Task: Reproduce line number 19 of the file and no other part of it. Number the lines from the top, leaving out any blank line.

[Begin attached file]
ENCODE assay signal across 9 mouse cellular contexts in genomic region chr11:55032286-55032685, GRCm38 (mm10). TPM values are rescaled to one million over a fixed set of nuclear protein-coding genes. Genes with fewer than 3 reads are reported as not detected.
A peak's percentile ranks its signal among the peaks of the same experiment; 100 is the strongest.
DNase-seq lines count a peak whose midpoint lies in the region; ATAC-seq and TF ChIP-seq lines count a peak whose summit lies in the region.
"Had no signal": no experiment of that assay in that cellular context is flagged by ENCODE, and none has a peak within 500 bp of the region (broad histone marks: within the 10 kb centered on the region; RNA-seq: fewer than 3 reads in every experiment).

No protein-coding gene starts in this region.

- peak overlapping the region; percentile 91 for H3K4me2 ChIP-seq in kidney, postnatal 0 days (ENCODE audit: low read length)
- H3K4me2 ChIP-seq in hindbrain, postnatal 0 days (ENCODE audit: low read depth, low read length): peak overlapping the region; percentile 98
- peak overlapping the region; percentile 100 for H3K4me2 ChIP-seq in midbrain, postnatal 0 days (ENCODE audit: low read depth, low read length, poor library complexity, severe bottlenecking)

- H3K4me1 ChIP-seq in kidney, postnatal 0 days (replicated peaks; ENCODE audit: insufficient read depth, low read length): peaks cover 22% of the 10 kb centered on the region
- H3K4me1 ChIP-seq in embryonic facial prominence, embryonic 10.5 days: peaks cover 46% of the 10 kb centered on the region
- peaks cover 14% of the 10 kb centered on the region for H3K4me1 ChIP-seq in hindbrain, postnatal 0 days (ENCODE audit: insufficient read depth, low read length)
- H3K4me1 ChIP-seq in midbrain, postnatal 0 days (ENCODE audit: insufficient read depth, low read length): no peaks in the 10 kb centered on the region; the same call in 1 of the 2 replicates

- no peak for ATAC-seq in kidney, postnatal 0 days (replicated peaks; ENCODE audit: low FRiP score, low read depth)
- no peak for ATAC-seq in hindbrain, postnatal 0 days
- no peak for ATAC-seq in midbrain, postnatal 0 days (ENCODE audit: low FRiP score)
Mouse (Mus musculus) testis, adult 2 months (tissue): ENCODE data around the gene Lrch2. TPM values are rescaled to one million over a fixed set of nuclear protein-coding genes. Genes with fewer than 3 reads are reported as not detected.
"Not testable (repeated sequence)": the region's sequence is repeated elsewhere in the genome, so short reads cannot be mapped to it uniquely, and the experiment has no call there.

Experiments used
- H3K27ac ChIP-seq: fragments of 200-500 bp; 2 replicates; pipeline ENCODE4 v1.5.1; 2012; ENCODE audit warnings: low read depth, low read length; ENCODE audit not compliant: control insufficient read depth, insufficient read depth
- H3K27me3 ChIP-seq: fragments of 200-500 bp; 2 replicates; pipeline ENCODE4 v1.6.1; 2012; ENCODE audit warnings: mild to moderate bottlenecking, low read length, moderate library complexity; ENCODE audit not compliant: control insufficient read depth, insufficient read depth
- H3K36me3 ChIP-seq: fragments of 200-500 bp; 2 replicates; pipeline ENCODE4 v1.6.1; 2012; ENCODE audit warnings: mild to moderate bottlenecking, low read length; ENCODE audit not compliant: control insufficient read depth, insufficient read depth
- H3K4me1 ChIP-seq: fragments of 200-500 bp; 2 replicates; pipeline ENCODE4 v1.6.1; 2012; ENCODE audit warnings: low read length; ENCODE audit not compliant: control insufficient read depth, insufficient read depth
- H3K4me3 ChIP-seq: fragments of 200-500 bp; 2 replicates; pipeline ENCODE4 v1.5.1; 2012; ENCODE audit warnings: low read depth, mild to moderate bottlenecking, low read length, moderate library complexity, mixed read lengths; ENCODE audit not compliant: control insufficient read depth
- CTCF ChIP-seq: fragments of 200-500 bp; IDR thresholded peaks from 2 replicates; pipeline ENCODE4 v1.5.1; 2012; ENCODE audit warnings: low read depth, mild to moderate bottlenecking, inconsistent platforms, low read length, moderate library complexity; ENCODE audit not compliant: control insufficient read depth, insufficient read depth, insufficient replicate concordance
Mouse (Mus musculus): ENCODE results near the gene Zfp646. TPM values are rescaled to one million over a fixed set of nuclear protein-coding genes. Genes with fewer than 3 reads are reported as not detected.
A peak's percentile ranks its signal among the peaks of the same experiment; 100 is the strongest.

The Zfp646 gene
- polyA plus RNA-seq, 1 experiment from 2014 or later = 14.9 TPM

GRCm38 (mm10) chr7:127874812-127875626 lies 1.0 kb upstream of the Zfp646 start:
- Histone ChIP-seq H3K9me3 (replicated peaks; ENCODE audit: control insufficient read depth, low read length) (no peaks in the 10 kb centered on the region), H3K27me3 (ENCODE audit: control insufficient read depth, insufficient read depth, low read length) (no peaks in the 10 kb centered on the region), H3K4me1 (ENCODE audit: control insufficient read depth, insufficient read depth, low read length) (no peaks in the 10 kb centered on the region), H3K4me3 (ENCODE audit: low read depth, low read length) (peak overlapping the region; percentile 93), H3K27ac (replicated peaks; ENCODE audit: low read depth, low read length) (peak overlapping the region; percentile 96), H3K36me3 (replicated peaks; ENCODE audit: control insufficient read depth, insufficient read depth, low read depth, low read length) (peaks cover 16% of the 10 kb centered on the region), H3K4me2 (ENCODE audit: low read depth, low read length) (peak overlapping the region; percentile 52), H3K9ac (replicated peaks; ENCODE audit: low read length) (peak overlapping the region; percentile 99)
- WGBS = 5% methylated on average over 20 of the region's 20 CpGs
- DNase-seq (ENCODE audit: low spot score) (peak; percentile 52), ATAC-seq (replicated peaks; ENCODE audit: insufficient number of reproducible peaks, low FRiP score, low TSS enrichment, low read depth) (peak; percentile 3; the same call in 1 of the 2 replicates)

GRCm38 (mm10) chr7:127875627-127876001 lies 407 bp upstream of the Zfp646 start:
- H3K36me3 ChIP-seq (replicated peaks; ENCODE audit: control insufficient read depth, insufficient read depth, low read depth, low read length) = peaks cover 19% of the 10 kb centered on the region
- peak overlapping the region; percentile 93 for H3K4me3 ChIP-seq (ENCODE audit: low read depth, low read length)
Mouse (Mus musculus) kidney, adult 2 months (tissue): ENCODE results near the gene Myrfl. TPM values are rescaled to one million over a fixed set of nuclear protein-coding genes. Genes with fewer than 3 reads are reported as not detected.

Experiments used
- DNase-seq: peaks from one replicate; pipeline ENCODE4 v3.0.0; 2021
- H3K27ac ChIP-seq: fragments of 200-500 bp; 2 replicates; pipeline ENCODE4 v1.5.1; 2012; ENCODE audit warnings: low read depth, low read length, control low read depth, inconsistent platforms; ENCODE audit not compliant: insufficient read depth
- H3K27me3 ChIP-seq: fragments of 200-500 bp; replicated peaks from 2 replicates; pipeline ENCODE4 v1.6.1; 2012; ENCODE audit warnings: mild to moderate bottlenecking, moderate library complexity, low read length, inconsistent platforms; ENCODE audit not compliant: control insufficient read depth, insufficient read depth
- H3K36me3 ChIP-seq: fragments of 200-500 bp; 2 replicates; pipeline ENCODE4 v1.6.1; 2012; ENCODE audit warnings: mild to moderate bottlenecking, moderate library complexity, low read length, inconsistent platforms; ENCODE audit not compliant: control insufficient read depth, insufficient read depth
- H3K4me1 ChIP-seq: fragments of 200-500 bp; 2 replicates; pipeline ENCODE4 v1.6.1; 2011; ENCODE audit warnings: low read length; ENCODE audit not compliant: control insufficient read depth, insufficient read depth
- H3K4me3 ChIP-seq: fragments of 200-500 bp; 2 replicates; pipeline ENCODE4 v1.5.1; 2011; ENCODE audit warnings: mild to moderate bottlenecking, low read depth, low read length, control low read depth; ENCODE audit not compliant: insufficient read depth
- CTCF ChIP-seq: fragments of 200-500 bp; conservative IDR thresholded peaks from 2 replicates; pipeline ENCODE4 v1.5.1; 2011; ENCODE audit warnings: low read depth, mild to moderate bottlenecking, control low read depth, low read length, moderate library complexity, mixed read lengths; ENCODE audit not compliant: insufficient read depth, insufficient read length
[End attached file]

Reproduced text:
- H3K27ac ChIP-seq: fragments of 200-500 bp; 2 replicates; pipeline ENCODE4 v1.5.1; 2012; ENCODE audit warnings: low read depth, low read length; ENCODE audit not compliant: control insufficient read depth, insufficient read depth